A doorbell is not the most important equipment of a home, however it is necessary and it still matters in a way. It is the thing that makes the first impression of your home to any visitor. The standard school-bell type doorbells hurts the ears and freaks out everyone who dares to touch the button and anyone who is unfortunate to be home at the time. A musical doorbell can be really expensive and the sound of the cheaper ones are simply annoying. Why not try to build one at home?
It can be easier than it seems at first glance. Almost every part of it can be found in the drawer of an average hardware hacker:
- Any speaker scooped from an old PC
- A cheap MCU
- An NPN transistor
- An 1K resistor
- Optionally a potmeter for volume control
- 4 diodes
- 2 capacitors
- An 5V linear regulator (L7805)
The theory of operation is really simple: the MCU drives the speaker with a square wave on an arbitrary frequency to make a sound. Because the MCU usually cannot bear high current enough to make it loud, a transistor is used to drive the speaker.
The power source may be a standard bell transformer, which makes 12V AC from the 230V AC. In my case it was given as in our apartment building there is one generator for more apartments. To provide a stable 5V for the MCU, a simple Graetz-bridge can be used along with a linear regulator.
The software part is just as simple. The first problem is to make the proper frequency for the square wave output. The simplest approach for this is to use a timer integrated into the MCU, and toggle the output on the timer interrupt. Now the frequency can be set by the timer options.
The other task of the MCU to switch the settings of the mentioned timer after a time to make a series of sounds. I’ve used another timer to interrupt in every ~0.2sec, which decrements a counter to determine the delay for the sound. If the counter reaches zero, the new timer settings and delay counter are loaded from the program memory tables.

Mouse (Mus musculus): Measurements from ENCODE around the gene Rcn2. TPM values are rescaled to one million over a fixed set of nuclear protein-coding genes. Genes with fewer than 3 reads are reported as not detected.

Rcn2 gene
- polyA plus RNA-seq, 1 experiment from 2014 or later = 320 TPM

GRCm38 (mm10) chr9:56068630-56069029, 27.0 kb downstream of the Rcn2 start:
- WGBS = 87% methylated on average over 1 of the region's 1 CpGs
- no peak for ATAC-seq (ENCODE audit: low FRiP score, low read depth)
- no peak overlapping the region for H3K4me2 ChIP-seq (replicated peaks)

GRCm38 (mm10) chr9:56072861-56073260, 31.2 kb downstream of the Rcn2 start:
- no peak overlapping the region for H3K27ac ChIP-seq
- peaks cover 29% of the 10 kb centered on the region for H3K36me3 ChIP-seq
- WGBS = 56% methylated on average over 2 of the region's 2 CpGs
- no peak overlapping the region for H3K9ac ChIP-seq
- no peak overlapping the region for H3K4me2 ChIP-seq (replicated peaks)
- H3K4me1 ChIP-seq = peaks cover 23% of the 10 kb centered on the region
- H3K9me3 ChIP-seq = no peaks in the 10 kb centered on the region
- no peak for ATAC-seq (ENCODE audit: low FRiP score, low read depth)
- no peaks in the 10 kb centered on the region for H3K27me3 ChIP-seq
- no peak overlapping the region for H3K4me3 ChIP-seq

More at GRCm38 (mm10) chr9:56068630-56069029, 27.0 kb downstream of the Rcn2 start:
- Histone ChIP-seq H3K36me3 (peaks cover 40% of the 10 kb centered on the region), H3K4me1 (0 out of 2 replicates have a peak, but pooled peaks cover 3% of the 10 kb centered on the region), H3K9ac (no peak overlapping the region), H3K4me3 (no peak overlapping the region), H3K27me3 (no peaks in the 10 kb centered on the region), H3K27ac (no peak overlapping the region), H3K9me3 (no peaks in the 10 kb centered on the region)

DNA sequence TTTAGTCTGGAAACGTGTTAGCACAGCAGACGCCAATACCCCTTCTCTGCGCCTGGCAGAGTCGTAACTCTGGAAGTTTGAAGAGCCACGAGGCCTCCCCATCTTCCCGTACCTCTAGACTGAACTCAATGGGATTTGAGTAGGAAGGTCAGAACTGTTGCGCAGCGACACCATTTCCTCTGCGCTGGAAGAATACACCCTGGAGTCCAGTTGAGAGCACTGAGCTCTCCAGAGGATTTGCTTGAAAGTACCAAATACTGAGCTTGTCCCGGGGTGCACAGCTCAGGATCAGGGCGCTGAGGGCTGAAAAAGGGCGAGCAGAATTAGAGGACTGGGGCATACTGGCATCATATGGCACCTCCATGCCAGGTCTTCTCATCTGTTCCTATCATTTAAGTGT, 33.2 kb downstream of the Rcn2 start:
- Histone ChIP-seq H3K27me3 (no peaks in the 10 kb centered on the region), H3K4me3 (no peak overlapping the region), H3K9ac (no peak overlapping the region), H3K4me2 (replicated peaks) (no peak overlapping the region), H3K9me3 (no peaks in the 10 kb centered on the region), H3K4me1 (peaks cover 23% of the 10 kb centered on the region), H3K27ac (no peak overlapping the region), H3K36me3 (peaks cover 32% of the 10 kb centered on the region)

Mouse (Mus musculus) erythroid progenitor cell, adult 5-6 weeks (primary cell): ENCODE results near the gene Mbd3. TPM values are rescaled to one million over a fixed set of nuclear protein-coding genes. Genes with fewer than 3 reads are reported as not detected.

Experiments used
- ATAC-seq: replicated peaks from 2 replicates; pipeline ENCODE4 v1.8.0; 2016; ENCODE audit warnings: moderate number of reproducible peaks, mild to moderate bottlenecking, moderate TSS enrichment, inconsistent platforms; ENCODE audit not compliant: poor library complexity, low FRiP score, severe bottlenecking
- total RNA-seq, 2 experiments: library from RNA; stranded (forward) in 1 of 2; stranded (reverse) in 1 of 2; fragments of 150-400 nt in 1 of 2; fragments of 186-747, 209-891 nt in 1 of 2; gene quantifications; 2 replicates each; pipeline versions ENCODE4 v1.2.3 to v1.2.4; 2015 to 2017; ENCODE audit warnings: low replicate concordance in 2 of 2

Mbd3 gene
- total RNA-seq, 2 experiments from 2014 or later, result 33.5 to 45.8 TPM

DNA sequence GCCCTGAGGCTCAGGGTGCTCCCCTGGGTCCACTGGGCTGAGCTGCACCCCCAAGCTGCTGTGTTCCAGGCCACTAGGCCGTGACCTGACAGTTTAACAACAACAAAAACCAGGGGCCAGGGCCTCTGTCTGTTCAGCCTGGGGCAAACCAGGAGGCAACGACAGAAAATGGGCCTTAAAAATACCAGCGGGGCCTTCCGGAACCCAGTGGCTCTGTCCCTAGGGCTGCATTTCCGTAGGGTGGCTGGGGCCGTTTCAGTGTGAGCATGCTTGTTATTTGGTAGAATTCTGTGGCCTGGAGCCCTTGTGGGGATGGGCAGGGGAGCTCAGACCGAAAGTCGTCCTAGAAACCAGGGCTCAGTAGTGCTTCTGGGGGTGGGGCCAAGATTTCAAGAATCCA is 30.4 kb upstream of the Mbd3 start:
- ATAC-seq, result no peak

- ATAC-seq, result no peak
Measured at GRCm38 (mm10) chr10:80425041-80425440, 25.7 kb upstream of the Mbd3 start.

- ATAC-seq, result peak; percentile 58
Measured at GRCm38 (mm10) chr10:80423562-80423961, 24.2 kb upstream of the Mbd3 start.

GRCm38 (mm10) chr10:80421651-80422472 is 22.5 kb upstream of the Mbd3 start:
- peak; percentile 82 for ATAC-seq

Calculation of timer settings
The music you want the bell to play, is a series of sounds with determined frequency. This must be converted to a series of timer settings. For the PIC16F1824 I’ve used, this settings includes the compare register value along with the pre- and postscaler settings. To determine the best settings for each sound frequency (best = real frequency closest to nominal within the available set of register values) is a straightforward task, but requires a lot of calculations. It is much easier to write a script that makes all the calculations and generates the proper code tables for the program. This way it is easy to change the music to whatever you want.
Finish the bell
All is left is a bit of soldering and putting it in a suitable box:
- Code hosted on github: https://github.com/gbalage/hobbyelectronics/tree/master/pic.bell
- MODembed: Model-based IDE for embedded development based on eclipse http://gbalage.github.com/modembed/